I would love to be sponsored by Michelin if you could help me out in that or I would even love to be a tire tester for them

    I help many people and rescues
    get their pets home safe.

    I go through two complete sets of tires per year. 235/ 60/r17.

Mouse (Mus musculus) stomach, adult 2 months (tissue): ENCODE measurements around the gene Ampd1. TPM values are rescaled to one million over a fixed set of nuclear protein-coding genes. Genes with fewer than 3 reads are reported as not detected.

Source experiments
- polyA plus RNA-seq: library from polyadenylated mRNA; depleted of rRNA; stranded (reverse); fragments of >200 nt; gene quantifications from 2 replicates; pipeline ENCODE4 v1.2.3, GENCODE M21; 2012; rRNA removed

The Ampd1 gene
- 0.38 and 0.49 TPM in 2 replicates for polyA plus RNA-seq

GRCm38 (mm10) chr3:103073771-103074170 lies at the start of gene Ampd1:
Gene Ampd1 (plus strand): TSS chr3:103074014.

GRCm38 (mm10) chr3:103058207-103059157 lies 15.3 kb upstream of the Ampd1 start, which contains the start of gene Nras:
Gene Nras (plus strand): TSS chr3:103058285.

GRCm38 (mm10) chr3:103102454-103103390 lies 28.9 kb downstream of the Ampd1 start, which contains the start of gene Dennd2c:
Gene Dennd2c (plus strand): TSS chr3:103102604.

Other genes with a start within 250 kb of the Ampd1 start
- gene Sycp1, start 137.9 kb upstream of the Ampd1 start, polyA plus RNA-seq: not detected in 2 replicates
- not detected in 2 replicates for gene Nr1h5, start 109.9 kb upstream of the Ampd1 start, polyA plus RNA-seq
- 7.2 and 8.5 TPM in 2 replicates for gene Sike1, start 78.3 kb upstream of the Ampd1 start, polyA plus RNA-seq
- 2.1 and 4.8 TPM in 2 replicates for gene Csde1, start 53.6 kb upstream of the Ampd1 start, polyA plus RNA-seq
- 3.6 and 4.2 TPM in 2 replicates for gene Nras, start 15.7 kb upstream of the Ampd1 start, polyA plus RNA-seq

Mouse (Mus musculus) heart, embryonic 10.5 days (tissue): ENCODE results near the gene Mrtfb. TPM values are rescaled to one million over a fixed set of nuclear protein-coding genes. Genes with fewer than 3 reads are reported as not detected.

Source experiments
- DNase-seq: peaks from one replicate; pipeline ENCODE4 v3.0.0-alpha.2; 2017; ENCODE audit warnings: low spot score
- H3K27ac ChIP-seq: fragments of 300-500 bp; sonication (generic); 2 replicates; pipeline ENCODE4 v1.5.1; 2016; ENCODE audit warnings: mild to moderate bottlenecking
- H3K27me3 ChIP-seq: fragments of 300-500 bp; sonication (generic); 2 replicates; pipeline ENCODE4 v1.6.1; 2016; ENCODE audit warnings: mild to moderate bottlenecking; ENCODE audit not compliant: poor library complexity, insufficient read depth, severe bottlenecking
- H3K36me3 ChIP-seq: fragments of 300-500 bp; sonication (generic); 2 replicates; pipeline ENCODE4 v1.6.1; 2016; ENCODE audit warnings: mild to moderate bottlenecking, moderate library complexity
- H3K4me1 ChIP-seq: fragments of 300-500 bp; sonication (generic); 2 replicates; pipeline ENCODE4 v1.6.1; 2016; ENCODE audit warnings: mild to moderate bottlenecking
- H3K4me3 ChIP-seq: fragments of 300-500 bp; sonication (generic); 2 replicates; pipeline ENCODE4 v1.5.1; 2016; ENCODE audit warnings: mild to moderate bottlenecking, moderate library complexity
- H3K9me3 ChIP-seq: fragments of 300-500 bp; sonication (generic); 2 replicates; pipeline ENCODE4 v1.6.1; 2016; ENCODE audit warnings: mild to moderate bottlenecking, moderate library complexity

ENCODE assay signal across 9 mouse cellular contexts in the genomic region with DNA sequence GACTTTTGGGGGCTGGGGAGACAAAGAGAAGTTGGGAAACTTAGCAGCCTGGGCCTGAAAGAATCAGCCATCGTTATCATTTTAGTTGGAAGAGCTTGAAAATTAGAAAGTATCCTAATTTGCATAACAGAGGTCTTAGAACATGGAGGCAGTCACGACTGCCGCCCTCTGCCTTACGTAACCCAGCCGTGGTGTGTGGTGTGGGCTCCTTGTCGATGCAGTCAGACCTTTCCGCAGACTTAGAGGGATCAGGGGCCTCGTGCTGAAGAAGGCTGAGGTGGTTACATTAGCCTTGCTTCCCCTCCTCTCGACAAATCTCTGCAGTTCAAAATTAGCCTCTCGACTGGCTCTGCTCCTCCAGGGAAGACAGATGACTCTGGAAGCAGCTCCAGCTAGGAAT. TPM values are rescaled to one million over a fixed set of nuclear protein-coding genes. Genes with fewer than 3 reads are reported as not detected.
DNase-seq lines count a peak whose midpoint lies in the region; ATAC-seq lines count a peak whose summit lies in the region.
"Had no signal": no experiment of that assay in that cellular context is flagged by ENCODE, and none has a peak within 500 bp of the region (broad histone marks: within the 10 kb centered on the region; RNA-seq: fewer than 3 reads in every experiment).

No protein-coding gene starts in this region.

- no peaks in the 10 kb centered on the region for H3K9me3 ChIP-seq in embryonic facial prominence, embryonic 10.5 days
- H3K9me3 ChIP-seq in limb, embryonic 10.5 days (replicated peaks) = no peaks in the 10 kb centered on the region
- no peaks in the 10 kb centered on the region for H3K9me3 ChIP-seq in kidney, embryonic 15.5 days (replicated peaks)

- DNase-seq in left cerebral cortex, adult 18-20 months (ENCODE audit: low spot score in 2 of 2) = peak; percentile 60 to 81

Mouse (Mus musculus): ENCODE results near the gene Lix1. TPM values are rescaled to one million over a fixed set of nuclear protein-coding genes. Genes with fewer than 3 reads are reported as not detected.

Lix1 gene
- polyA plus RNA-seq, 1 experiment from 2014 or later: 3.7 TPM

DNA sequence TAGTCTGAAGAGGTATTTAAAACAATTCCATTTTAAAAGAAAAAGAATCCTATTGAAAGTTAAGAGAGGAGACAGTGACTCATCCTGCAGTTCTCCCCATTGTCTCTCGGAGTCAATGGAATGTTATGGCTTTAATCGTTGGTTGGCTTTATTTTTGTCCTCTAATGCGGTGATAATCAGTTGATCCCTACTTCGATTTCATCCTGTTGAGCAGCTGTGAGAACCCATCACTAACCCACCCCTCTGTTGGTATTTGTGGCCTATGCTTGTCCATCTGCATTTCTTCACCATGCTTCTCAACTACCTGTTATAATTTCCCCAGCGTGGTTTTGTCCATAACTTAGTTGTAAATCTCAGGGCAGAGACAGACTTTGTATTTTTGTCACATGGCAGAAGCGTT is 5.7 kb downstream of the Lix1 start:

*****Anyone considering these tires I can promise you that you will not be disappointed. I have found it takes about 500 miles for any tire to get broke in well so I always wait to make my decision on a tire until that time. But I traveled over 80,000 miles on my last set of Cross Climate 2 tires so I am speaking from experience. So before someone mentions about Michelin tires sound I can tell you that it is only on concrete roads not asphalt but any tire will do that and it is minor. I think that is a safety feature because most concrete roads seem to be slick and the sound reminds you to be careful. Most people don’t realize that a new tire has slightly less traction then one that is slightly worn. So I always give it the 500 mile test. Also I have found since I drive a 2018 Toyota Sienna XLE fwd van that they tend to sway in the rear some even with the new shocks and struts I replaced. The cross climate 2 tires help significantly with that and they don’t have what I call that silicon drift feel that I find in many other tires have on a curve. I have vertigo and I am very sensitive to the change in feel. I Always feel very secure with the Cross Climate 2 tires on and if you try these tires you will never want a different one on your vehicle ever again.